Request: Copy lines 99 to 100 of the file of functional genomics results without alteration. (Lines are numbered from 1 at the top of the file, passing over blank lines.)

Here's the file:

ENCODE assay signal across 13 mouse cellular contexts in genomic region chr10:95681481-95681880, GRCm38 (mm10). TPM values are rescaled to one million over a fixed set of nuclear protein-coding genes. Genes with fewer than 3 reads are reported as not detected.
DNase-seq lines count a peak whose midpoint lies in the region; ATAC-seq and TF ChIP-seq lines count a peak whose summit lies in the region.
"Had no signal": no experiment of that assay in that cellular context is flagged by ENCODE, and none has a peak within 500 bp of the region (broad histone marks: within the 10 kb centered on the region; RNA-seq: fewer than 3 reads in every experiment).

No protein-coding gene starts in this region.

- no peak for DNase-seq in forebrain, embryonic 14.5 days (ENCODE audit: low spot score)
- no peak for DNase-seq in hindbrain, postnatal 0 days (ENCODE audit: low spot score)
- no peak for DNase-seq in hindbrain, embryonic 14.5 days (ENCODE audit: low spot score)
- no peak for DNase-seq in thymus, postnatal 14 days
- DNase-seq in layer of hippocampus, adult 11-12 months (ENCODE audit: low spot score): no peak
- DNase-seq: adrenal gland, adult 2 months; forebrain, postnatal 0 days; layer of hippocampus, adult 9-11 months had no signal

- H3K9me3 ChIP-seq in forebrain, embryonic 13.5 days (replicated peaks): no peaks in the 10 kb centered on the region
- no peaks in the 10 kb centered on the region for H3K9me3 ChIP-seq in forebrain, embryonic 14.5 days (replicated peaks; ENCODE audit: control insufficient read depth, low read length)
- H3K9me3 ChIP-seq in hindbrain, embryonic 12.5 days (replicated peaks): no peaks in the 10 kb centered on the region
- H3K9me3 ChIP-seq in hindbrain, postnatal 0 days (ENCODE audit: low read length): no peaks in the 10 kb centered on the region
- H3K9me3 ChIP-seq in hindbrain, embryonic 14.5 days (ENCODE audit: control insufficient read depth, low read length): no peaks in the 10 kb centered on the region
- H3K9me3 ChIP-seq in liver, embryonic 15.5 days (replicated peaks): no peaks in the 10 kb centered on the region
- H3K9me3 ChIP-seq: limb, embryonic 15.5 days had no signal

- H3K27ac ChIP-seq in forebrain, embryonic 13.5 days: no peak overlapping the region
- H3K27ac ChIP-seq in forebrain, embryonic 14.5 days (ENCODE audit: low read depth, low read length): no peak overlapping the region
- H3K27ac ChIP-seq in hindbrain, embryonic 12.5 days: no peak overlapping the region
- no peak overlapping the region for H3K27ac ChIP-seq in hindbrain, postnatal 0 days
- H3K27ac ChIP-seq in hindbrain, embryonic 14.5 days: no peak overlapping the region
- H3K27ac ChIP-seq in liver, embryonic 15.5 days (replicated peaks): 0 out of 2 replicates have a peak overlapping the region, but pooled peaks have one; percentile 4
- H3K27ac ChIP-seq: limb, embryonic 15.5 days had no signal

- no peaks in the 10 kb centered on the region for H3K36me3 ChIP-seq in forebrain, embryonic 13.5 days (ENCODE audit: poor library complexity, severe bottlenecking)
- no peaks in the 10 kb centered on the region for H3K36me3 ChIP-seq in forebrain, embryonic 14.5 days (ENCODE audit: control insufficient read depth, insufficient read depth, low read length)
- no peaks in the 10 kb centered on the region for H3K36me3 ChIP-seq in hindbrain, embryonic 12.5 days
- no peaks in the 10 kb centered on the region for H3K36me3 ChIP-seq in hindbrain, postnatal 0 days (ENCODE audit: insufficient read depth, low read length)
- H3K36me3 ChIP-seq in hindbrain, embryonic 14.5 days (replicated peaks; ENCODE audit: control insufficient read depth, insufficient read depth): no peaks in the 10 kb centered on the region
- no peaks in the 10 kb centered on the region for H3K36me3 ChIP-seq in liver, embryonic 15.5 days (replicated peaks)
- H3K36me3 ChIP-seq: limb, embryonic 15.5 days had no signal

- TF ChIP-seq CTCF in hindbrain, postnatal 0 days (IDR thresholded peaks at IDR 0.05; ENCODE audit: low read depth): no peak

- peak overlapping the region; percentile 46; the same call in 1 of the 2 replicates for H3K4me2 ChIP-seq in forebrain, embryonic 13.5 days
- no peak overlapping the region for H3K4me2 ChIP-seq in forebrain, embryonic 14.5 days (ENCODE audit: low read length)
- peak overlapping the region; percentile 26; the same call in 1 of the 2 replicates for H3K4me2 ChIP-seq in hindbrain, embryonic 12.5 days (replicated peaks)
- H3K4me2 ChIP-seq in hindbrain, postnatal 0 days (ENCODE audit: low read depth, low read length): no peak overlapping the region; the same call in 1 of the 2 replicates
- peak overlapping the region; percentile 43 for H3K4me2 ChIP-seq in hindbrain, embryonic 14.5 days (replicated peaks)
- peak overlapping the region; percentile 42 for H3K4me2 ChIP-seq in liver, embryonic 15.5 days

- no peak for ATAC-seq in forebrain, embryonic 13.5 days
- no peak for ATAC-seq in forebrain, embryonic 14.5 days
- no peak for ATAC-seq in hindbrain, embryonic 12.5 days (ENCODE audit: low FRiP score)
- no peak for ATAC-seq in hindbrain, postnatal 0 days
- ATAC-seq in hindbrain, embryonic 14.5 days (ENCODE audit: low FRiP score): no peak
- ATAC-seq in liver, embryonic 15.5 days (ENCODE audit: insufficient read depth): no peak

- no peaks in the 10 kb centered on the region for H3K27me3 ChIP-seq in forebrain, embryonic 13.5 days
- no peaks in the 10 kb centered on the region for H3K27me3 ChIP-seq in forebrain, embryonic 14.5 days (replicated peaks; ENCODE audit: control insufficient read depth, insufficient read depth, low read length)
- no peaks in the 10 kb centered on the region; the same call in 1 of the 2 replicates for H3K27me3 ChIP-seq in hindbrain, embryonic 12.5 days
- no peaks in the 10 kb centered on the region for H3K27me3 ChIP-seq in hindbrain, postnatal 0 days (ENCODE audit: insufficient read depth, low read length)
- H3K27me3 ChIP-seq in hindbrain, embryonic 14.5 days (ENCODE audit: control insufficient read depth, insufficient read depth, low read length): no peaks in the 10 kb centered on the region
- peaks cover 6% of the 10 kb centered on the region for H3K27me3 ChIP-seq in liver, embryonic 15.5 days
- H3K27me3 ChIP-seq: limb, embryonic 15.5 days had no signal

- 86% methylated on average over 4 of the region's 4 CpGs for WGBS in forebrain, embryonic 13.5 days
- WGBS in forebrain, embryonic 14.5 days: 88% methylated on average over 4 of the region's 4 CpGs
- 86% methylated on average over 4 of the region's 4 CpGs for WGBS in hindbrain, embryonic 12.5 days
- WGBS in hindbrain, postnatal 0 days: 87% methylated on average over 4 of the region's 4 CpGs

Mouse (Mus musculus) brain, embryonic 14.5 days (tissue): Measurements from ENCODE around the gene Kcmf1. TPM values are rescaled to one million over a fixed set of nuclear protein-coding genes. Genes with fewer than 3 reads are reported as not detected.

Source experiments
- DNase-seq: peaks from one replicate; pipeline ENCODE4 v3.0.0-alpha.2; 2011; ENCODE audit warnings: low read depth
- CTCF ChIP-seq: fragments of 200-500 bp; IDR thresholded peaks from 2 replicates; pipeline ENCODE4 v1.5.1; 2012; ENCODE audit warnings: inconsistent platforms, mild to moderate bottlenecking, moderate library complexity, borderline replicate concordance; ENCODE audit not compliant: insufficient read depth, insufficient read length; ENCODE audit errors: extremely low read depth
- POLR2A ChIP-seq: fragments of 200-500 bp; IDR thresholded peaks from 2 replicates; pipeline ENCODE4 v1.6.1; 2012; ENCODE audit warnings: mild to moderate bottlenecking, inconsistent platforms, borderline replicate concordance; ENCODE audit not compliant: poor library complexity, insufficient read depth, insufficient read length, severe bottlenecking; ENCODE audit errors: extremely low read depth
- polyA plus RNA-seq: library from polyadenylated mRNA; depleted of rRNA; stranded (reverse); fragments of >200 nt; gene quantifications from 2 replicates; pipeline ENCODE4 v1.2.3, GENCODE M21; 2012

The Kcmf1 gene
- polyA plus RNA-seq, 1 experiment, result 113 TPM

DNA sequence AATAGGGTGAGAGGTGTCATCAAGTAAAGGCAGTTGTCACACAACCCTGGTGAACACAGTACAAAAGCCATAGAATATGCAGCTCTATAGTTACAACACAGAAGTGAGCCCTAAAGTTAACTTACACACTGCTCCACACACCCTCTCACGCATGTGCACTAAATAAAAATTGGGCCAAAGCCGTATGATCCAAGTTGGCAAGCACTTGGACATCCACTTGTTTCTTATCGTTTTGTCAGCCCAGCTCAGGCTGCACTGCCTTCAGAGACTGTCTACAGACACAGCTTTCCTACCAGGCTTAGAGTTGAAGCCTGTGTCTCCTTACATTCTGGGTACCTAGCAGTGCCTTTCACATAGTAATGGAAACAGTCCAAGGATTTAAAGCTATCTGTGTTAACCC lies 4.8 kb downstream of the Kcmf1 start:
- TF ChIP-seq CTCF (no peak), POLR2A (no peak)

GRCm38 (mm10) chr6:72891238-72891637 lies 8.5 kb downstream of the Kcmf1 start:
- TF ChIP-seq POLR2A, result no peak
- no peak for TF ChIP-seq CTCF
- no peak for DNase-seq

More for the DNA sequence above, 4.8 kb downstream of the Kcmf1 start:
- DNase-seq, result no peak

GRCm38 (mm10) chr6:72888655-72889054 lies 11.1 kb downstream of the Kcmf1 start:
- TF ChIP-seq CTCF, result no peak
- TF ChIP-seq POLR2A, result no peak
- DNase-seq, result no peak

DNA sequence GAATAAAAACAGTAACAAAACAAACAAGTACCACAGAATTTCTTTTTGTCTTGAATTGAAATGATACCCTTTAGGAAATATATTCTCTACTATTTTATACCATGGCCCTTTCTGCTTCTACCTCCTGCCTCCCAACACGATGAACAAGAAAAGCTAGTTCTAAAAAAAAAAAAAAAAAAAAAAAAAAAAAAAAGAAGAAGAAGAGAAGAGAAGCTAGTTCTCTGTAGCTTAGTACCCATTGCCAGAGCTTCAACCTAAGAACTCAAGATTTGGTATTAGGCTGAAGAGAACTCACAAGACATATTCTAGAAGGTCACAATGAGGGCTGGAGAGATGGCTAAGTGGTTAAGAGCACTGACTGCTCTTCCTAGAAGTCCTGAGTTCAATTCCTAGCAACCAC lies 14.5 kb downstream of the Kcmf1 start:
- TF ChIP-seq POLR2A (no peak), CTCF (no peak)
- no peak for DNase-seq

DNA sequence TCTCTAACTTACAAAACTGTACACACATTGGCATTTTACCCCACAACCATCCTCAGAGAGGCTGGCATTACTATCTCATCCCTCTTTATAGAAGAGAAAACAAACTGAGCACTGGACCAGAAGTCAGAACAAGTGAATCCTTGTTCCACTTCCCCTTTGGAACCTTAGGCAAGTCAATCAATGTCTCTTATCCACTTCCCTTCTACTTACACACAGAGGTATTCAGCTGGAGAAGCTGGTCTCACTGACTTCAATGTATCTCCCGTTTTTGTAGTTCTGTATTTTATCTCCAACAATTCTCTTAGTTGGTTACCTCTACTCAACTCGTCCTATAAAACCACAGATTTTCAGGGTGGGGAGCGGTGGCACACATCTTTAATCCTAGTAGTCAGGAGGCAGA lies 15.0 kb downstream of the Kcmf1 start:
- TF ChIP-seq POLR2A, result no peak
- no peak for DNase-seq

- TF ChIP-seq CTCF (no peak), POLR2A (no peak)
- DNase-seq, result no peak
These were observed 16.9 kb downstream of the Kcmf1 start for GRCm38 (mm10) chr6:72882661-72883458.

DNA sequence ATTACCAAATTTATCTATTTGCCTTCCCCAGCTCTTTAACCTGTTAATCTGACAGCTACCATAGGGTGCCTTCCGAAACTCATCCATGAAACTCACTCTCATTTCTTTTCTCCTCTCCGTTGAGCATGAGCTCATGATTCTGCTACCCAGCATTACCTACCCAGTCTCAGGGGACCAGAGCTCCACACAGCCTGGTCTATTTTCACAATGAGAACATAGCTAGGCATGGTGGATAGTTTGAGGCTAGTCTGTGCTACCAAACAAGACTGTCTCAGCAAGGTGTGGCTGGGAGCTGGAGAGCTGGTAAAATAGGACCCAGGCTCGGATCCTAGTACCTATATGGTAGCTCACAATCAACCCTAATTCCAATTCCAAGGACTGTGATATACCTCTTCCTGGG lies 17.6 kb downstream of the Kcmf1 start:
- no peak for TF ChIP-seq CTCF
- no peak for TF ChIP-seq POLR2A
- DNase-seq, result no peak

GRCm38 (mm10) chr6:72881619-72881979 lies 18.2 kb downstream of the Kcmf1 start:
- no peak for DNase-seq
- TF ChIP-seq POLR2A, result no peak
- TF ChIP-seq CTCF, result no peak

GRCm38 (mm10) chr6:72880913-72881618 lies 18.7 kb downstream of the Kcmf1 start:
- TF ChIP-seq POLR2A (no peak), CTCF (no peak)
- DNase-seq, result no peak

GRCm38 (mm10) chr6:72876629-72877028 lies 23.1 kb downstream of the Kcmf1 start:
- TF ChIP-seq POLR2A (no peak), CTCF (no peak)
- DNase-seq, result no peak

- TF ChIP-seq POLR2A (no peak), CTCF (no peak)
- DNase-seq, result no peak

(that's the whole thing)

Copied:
- TF ChIP-seq POLR2A (no peak), CTCF (no peak)
- DNase-seq, result no peak